“But I am afraid that, as the serpent deceived Eve by his craftiness, your minds will be led astray from the simplicity and purity of devotion to Christ.” (2 Cor. 11:3)
What does Paul mean in this passage by “simplicity?” We often understand words in contrast to their opposites. For example,
- hot – cold
- wet – dry
- far – near
Think for a moment—what is the opposite of the word “simplicity?” The most immediately recognizable opposite for “simplicity” in English seems to be either “complexity” or “difficulty.” My thesaurus (Oxford American Writer’s Thesaurus) lists numerous synonyms for “complex:” involved, elaborate, perplexing, delicate, sensitive, requiring special care. The synonyms for simple include: undemanding, uninvolved, unexacting, straightforward, uncomplicated, basic, elementary, child’s play, kid’s stuff, no sweat, a cinch, as easy as pie, a cakewalk, a breeze, a snap, painless, trouble-free, effortless, easy.
When I look up “simplicity” in my dictionary (New Oxford English dictionary), there are three main senses:
- being easy to understand – in contrast to “complexity”
- being easy to do – in contrast to “difficulty”
- being plain or natural – in contrast to “ornateness”
The aspect of “being easy to understand” plays a major role in the contemporary English usage of the word, as illustrated by an excerpt from the opening of the Wikipedia article on the term:
It usually relates to the burden which a thing puts on someone trying to explain or understand it. Something which is easy to understand or explain is simple, in contrast to something complicated.
Considering the predominance of “simplicity” being used in contrast to “complexity” or “difficulty” in contemporary English, with special reference to relative ease with which it is understood, how does this come to bear on the Biblical text we are looking at? If we assume for a moment, that this is the meaning of the term here, Paul is warning the believers in Corinth to be careful about over-complicating their devotion. His admonition thus is to keep things simple – keep it easy to understand and easy to do.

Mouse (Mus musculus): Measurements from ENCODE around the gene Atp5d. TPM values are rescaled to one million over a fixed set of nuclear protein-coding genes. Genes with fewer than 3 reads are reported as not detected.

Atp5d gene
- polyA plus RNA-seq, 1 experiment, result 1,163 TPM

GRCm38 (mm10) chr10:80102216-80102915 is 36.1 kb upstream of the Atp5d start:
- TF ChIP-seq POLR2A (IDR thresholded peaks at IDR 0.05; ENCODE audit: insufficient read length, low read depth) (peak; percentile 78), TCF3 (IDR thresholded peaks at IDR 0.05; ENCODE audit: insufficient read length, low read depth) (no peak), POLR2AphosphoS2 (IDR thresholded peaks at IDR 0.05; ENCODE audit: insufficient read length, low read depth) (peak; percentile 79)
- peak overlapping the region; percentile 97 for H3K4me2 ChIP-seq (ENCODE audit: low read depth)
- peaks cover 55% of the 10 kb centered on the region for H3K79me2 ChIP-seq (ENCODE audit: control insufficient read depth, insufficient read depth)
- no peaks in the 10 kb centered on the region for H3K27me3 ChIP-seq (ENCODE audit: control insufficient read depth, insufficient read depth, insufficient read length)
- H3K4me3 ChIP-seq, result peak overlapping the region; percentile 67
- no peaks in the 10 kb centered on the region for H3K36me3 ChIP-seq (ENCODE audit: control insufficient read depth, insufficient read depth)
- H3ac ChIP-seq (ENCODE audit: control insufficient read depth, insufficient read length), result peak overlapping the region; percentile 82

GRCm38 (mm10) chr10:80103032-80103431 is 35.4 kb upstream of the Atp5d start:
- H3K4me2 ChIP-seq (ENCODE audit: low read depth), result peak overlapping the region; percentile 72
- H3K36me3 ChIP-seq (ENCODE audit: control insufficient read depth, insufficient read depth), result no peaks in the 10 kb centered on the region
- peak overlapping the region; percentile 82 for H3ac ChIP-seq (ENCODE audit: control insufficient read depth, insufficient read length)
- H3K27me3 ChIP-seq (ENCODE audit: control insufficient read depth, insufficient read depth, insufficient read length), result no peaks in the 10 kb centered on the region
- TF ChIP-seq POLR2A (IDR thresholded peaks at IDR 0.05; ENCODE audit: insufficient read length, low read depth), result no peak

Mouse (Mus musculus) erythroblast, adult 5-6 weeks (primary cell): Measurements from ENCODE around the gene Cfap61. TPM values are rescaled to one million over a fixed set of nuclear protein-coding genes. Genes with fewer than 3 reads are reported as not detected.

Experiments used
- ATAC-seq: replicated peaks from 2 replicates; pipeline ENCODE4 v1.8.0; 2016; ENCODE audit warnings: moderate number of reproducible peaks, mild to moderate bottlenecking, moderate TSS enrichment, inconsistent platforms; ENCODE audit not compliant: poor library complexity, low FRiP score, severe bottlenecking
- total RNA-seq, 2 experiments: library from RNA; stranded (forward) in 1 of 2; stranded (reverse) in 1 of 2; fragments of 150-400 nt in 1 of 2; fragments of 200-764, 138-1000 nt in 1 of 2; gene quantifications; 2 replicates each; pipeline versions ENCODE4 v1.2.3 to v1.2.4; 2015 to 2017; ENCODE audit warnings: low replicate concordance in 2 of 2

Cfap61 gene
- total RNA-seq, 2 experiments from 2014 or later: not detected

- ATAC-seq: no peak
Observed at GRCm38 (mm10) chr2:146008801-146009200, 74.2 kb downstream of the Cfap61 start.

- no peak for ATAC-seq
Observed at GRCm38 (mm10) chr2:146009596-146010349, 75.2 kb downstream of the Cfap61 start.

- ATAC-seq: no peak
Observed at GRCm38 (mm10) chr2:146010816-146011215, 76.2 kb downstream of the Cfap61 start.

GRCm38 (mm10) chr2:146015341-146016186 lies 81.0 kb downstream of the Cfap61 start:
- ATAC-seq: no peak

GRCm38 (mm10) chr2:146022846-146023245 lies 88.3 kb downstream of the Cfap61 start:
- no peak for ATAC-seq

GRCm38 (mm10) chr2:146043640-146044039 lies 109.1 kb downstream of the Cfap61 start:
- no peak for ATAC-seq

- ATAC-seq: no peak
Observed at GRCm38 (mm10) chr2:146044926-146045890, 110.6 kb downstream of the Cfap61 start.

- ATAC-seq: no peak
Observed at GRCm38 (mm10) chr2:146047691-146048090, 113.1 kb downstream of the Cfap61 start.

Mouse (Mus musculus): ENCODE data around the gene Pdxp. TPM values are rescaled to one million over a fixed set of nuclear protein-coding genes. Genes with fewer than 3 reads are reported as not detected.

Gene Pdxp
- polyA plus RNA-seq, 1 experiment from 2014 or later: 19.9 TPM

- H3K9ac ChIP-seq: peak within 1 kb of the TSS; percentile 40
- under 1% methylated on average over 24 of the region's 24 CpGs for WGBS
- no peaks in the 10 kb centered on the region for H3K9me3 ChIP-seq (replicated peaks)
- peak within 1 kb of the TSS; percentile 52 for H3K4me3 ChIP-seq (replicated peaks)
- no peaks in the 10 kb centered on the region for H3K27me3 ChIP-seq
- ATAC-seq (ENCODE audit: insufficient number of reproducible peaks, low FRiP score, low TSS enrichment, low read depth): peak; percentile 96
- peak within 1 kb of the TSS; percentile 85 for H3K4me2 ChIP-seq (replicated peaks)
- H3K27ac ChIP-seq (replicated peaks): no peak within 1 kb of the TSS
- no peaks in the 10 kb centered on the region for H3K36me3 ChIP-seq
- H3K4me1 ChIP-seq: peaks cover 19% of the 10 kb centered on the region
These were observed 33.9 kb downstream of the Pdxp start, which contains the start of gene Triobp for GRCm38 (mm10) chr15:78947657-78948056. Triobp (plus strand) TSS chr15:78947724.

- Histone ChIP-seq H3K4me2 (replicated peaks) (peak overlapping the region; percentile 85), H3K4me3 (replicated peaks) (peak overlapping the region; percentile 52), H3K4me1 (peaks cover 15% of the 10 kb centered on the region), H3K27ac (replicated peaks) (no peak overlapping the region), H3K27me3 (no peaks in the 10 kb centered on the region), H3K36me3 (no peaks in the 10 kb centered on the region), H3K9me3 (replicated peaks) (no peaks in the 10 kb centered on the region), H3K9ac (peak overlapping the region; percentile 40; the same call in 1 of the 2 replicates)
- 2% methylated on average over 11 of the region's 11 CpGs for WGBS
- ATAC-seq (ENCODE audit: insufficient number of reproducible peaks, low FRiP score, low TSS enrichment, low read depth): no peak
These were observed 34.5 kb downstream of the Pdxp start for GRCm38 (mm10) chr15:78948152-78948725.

The main point of this article is: Words in the New Testament mean what they mean in Greek, not what they mean in English.
Allow me to illustrate. The word in 2 Cor. 11:3, often translated “simplicity,” is ἁπλότης (aplotēs). It is the noun form of an adjective ἁπλοῦς (aplous) whose opposite is διπλοῦς (diplous). In diplous you may recognize the prefix “di-” which makes its way into English in “carbon DIoxide,” also known as CO2 – a molecule with one carbon atom and two oxygen atoms (hence di-oxide). You also might know another word in English which is actually related to diplous. As a hint, “p” and “b” are “cousin” letters, so if you switch those and remove the vowels and the word ending (which flux a lot in language history), you get “dbl.” What English word is this? If you guessed “double” you would be correct. Because diplous actually means “double” or “two-fold.” Diplous, meaning double, is the opposite of aplous, because aplous literally means “single.”
In our given verse, the word “simplicity” works as a translation as long as we understand its opposite, not to be “complexity” as described earlier, but rather “duplicity (also related to the Greek diplous).” This is the usage we see uniformly reflected in all the occurrences of aplous and aplotēs the New Testament, which are listed below in their entirety. The person who is “simple” (aplous) is not “double-minded.” They don’t have a second ulterior motive. They don’t have split intentions, but rather are whole-hearted and sincere.
Matt. 6:22 – “ The eye is the lamp of the body; so then if your eye is single (aplous), your whole body will be full of light.
Rom. 12:8 – if one is the giver, [let them give] in singleness (aplotēs)…
Eph. 6:5 Slaves, obey your earthly masters with fear and trembling, in singularity (aplotēs) of heart, as you obey Christ;
Col. 3:22 Slaves, obey your earthly masters in everything, not only while being watched and in order to please them, but in singleness (aplotēs) of heart, fearing the Lord.
2Cor. 1:12 – Indeed, this is our boast, the testimony of our conscience: we have behaved in the world with frankness and godly singularity/sincerity (aplotēs), not by earthly wisdom but by the grace of God—and all the more toward you.
2Cor. 8:2 – for during a severe ordeal of affliction, their abundant joy and their extreme poverty have overflowed in a wealth of singleness/sincerity (aplotēs) on their part.
2Cor. 9:11 You will be enriched in every way for your great singleness/sincerity (aplotēs), which will produce thanksgiving to God through us;